Science & Technology


Professor uses Tetris to study human vision

October 25, 2018

There is an old saying in Korea: If your body is worth a thousand, your eyes are worth nine hundred.  As this phrase implies, visual perception is a very important part of our daily lives, even more than we may know. Vision dominates how we perceive ...

COURTESY OF CHAZ FIRESTONE

Chaz Firestone is the head of the Perception and Mind Lab at Hopkins.

Orca whales may hunt the same way mosasaurs did

October 25, 2018

Until Jurassic World brought the mosasaur back to life on the big screen, the gigantic sea predator had been extinct for 65 million years, since the Cretaceous period. Mosasaurs were once the apex predators of the sea, and a recent study shows they may have hunted like the modern-day apex predator, the orca whale.

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Mosasaurs lived in the same time period as tyranosaurus.

Wrap up: the latest in technology...

October 25, 2018

Google Maps supports real-time route sharing  The top app for navigation on the App Store, Google Maps recently added live location sharing support for iOS. You can now use your iPhone to reveal live location, estimated time of arrival and route with select contacts. These new functions are also available in third-party apps such as Facebook Messenger, WhatsApp and Apple’s native Messages, among others.


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Supernovas are formed from the abrupt collapse of stars in the universe.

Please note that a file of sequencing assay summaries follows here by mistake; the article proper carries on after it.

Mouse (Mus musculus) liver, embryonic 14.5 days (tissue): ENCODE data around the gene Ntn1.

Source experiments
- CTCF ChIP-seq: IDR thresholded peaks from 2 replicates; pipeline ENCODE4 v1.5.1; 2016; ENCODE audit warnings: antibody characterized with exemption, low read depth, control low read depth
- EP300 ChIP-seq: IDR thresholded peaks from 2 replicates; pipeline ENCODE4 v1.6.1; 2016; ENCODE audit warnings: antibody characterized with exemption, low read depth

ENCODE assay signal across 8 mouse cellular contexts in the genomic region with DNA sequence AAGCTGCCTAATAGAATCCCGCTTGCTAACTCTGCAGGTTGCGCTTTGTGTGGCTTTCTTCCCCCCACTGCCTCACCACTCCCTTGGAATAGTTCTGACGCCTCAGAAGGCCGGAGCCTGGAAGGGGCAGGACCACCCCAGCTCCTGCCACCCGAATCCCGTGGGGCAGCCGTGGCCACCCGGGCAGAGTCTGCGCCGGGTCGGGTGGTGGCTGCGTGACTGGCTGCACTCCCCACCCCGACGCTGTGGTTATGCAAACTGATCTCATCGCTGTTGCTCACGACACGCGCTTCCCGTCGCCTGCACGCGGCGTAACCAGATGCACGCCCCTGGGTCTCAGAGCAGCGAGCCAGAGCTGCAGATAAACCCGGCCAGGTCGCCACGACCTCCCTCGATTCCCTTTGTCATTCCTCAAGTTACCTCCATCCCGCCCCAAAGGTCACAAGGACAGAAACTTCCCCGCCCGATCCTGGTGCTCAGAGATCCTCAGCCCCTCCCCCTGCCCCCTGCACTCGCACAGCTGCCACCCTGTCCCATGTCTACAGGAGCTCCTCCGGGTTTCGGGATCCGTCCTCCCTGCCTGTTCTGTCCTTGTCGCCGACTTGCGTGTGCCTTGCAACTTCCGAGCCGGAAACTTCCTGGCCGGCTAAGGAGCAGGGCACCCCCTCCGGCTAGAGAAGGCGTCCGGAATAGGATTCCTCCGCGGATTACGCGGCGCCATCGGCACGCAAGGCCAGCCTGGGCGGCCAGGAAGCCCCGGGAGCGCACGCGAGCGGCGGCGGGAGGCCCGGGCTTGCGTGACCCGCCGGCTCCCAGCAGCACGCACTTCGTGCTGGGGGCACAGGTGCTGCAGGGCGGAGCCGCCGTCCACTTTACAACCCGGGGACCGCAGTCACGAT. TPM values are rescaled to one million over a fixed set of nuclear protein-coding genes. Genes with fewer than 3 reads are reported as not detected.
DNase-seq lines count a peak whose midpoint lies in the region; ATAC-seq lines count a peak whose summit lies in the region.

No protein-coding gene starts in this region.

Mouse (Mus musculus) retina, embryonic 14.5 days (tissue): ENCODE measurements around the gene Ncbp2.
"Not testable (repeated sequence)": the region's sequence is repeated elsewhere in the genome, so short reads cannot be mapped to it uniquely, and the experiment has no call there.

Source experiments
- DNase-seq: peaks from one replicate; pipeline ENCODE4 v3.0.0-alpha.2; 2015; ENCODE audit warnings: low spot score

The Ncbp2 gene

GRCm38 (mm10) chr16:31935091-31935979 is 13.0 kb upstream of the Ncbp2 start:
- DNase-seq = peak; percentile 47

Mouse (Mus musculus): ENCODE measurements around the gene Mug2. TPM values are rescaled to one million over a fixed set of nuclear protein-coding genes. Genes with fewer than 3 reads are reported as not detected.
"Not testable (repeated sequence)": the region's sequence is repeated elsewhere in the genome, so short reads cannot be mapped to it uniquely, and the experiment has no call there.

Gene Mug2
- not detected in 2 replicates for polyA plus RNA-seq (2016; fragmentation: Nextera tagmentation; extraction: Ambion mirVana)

Ultra-stripped stars lead to binary neutron stars

October 25, 2018

Over the past few decades, there has been an explosion of interest in what lies beyond our planet, our solar system and even our galaxy. What we know is that there is a plethora of phenomena that occur outside our limits of exploration for which we have no explanations.


HPV vaccine is approved for a greater age range

October 18, 2018

According to the Centers for Disease Control and Prevention (CDC), the prevalence of genital HPV for adults aged 18-59 is 45.2 percent, making it the most common sexually transmitted infection in the United States. Certain high-risk strains of these viruses are responsible for almost all cases of cervical cancer and 95 percent of anal cancers. 

 
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Once only available for children and young adults, Gardasil 9 is now approved for older ages.

Scientists develop new immunotherapy

October 18, 2018

The Nobel Prize in Physiology or Medicine was awarded to James P. Allison from the University of Texas MD Anderson Cancer Center and Tasuku Honjo from Kyoto University for their discovery of the inhibition of negative immune regulation to aid in cancer therapy. 

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Therapeutic cancer vaccine is a commonly used treatment at BKI.

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The soil composition on Mars is different from what is found on Earth.

The experimentation of growing plants on Mars

October 17, 2018

It feels like this horse has long since been beaten to death — when are we going to finally land humans on Mars? It’s been a lifetime since the idea was first entertained, but so far the closest we’ve gotten is Matt Damon celebrating potatoes in The Martian. 


Three women who battled environmental issues

October 17, 2018